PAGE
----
Smoking status and its relationship with early vascular aging
Background. Smoking status is associated with structural and functional vascular changes which may lead to increased arterial stiffness and, as a consequence, the formation of early vascular aging.
The aim of this study was to investigate the relationship between the modifiable risk factors and early vascular aging (EVA-syndrome).
Material and methods. The material of the study was the data of a survey of 783 men aged 20 to 92 years (mean age 48.2±10.32 years) undergoing medical examination in the group of SOGAZ Medical Center clinics. To assess the vascular age, the AngioScan‑01 photoplethysmography method was used. The following indicators were evaluated: stiffness index (SI), reflection index (RI), augmentation index (Alp75), age index (AGI) and pulse wave types (PV-type). To determine the vascular age (VA), a correlation field of the dependence of the actual (passport) age on the age index (AGI) was built, and then the age of the vascular system was calculated from the value of the age index. The criteria for early vascular aging syndrome (EVA-syndrome) were considered AGI values beyond the 90th percentile.
Results. The greatest correlation with passport age was revealed for the “age index” indicator (r=0.54) at the first stage of the study. EVA-syndrome criteria were considered as values of the AGI, beyond the 90th percentile (n=65), and the criteria for “young vascular age” (n=87) were AGI values below 10 percentile with age correction. Comparison of these two alternative subgroups (in men aged from 40 to 59) in terms of arterial stiffness showed significant differences in terms of SI, Alp75, PV-type. The frequency of detection of multiple risk factors according to the results of questionnaires and laboratory diagnostics was also significantly higher. Assessment of the contribution of vascular risk factors to vascular aging showed that the leading positions are occupied by hypertension (OR=4.4; p<0.05), hyperglycemia (OR=3.2; p<0.05), hypertriglyceridemia (OR=2.9; p<0.05) and smoking (OR=2.23; p<0.05).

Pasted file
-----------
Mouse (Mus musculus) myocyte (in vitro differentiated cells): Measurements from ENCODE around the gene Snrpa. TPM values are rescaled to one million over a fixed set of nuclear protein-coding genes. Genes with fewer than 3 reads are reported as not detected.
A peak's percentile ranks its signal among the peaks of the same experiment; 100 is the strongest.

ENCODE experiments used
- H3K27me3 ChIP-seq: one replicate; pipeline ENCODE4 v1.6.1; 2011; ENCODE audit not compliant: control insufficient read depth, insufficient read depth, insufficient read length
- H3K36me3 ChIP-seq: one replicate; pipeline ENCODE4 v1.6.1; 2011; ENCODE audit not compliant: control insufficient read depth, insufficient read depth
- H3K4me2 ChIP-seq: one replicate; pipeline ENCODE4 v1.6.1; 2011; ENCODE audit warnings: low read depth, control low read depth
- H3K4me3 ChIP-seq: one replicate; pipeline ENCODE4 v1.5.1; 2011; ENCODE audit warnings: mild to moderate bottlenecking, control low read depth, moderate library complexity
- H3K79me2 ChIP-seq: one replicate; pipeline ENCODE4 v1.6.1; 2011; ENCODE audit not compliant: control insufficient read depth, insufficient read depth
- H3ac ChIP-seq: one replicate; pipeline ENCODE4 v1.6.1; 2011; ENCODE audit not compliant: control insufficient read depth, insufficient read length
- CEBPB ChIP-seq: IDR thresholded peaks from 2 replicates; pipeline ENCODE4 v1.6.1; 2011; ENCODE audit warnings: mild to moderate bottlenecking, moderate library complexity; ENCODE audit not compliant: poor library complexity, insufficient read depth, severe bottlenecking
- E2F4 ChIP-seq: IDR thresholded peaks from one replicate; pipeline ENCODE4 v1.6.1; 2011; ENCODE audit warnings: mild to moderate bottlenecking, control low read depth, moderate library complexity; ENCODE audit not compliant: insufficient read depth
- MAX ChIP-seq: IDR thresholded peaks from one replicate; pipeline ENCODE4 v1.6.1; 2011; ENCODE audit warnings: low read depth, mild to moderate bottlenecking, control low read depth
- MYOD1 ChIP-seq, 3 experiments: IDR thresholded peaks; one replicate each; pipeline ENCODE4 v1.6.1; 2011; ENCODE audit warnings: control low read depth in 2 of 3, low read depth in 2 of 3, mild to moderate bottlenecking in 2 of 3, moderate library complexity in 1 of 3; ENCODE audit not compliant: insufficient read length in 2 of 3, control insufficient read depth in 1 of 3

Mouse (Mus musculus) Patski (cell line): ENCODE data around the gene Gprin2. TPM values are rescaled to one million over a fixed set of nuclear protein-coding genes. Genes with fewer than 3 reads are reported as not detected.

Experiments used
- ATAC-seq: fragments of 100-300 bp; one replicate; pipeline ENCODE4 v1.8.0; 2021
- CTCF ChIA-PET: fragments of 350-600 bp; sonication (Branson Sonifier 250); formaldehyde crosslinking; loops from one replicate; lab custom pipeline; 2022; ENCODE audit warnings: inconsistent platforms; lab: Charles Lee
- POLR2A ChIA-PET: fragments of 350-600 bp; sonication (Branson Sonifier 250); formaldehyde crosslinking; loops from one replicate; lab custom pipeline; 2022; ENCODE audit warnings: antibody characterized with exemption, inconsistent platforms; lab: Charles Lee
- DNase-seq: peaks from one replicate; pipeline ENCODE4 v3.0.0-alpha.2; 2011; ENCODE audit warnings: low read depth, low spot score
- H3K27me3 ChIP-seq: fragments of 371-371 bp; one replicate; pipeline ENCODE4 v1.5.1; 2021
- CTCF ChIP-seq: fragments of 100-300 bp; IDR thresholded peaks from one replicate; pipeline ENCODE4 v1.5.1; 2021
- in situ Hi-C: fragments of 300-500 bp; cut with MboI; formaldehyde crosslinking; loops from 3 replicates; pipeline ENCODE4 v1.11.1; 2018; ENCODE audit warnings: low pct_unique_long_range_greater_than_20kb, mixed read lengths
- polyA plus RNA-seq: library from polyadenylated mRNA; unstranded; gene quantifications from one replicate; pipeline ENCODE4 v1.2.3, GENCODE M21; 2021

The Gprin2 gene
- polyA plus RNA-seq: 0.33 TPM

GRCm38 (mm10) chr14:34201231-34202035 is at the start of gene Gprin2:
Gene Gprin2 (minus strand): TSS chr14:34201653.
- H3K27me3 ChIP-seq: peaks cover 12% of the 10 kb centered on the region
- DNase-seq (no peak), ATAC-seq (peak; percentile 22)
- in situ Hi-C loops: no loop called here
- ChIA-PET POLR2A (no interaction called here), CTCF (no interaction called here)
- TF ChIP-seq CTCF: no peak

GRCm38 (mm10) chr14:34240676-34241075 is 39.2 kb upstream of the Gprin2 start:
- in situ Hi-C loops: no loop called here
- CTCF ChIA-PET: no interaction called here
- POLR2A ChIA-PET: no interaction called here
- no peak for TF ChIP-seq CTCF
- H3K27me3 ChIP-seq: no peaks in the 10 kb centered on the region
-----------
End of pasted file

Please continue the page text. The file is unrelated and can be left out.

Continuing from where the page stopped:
Smoking status should be considered as the most aggressive of all behavioral risk factors. Its contribution to early vascular aging was significantly greater than risk factors such as abdominal obesity, physical inactivity, stressful work patterns, unrestricted diet and alcohol abuse. The values of arterial stiffness in age-comparable individuals depending on smoking status revealed a significant decrease in arterial compliance and an increase in arterial stiffness according to PPG data. Long-term (>20 years) smoking experience was associated with 11.6 potentially lost years of life.
Conclusion. The data obtained support the importance of developing an algorithm for the actions of a therapist and a cardiologist in the fight against smoking as a key behavioral risk factor for the development of ASCVD and a reduction in life expectancy.
Keywords:arterial stiffness; vascular age; smoking; early vascular aging
Funding. The study had no sponsor support.
Conflict of interest. This publication was supported by the PMI Science project. PMI Science was not involved in data collection, analysis, interpretation, or the decision to publish study results. The opinions expressed in this publication are those of the authors.
For citation: Filippov A.E., Lazurenko E.V., Tuktarov A.M. Smoking status and its relationship with early vascular aging. Kardiologiya: novosti, mneniya, obuchenie [Cardiology: News, Opinions, Training]. 2022; 10 (2): 38–44. DOI: https://doi.org/10.33029/2309-1908-2022-10-12-38-44 (in Russian)
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